Fostering Mental Health in the Retail Industry

How do you make the move – and why?

In this time of great uncertainty, as many struggle to maintain and retain their footing career-wise it’s important to check in with one another and initiate a conversation around mental health. Research has shown that a proactive approach to mental health awareness within the workplace is generally more effective than a reactive one. Initiating an open dialogue within the workplace about this often stigmatized topic can lead to more efficient remedial care and ultimately, prevent the problems from arising.

Starbucks is a prime example of a retailer that has taken a proactive and humanistic approach to prioritizing workplace mental health. The company recently announced the launch of its ‘Mental Health Fundamentals’ — a mental health training course for Assistant Managers and above. This program builds on the company’s 2019 pledge to “de-stigmatize mental health needs through partnerships and advocacy; by connecting partners with quality care that meets their specific needs; by providing ongoing training to 12,000 store managers, and by making a mental wellness app available to employees in the U.S. and Canada”.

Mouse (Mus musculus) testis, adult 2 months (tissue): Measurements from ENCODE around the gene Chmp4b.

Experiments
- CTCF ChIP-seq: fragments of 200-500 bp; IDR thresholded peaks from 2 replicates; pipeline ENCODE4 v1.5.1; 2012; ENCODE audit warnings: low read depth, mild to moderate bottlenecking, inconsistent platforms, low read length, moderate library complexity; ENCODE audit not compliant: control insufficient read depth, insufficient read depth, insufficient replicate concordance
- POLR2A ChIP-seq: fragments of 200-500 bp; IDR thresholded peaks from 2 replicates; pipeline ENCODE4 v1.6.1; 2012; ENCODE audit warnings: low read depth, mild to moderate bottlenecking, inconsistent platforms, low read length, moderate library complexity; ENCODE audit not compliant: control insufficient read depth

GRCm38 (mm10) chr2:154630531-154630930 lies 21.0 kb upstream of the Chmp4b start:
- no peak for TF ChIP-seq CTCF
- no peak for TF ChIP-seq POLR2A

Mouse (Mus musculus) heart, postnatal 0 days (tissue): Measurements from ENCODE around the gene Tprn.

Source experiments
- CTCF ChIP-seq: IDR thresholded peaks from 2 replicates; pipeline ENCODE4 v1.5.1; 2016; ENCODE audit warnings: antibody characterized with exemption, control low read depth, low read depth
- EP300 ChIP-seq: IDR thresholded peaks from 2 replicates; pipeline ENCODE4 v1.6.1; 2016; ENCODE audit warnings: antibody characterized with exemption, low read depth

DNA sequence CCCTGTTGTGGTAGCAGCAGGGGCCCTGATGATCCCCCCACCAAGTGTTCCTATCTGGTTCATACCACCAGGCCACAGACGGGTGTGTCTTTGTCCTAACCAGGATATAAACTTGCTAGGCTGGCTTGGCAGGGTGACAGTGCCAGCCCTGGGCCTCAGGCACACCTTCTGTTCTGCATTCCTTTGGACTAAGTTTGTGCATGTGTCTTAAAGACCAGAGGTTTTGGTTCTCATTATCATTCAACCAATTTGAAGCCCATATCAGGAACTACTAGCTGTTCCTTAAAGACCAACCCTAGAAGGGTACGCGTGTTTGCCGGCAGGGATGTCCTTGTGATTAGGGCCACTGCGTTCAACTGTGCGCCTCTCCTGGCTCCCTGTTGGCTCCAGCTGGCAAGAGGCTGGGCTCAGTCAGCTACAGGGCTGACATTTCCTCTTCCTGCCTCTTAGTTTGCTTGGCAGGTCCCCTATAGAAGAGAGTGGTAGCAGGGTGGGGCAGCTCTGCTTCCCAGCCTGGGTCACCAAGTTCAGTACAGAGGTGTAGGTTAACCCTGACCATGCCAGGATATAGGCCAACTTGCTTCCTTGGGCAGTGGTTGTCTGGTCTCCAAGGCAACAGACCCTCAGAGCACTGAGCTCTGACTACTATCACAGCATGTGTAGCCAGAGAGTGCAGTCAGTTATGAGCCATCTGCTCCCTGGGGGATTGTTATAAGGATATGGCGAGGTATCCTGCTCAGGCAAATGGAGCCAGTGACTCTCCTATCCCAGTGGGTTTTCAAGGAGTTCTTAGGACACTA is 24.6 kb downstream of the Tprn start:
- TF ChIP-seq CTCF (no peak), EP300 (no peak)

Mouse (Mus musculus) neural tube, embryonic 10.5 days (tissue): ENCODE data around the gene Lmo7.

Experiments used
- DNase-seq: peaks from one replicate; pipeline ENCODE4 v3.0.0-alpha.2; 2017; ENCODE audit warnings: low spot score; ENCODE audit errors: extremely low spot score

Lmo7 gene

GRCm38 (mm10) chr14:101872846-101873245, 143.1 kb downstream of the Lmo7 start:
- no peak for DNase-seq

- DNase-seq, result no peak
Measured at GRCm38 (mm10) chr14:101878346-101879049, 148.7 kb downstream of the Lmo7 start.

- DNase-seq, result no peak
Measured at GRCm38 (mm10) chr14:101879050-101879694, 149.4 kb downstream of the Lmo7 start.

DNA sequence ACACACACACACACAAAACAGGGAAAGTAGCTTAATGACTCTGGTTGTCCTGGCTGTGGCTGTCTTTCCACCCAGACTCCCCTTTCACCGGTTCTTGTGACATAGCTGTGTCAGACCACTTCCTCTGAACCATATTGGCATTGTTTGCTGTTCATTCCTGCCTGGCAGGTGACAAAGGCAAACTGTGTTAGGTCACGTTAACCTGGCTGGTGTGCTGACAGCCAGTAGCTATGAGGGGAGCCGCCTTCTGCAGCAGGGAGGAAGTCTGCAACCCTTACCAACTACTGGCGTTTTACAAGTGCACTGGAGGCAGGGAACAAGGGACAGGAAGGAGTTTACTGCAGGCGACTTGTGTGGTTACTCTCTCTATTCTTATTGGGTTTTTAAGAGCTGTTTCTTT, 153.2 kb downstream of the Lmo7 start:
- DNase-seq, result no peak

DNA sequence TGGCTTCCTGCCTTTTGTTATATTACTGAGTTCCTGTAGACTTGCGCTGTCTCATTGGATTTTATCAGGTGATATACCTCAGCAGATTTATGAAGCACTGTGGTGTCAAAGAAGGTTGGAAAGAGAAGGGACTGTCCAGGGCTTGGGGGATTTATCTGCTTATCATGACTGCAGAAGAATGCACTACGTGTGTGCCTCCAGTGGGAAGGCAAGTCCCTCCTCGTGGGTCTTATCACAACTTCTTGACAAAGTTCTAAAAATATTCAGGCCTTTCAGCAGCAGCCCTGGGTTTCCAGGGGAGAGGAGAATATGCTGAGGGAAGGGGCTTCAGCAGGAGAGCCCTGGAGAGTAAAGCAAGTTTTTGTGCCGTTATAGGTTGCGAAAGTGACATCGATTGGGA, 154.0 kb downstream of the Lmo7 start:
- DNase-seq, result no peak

Managers in retail stores are under great stress as they work to ensure the safety of their teams and customers, while still maintaining viable businesses under pandemic health regulations. Front line staff have to deal with unusual circumstances and frustrated customers as they worry about their own personal safety. And head office teams have had to learn to work remotely, without the social aspect and connection provided by an office environment. In addition to dealing with the direct effects of mental health issues, these individuals have further concerns – Mental Health Works has found there is an average 50% drop in family income when the family’s primary income earner is diagnosed with a mental illness.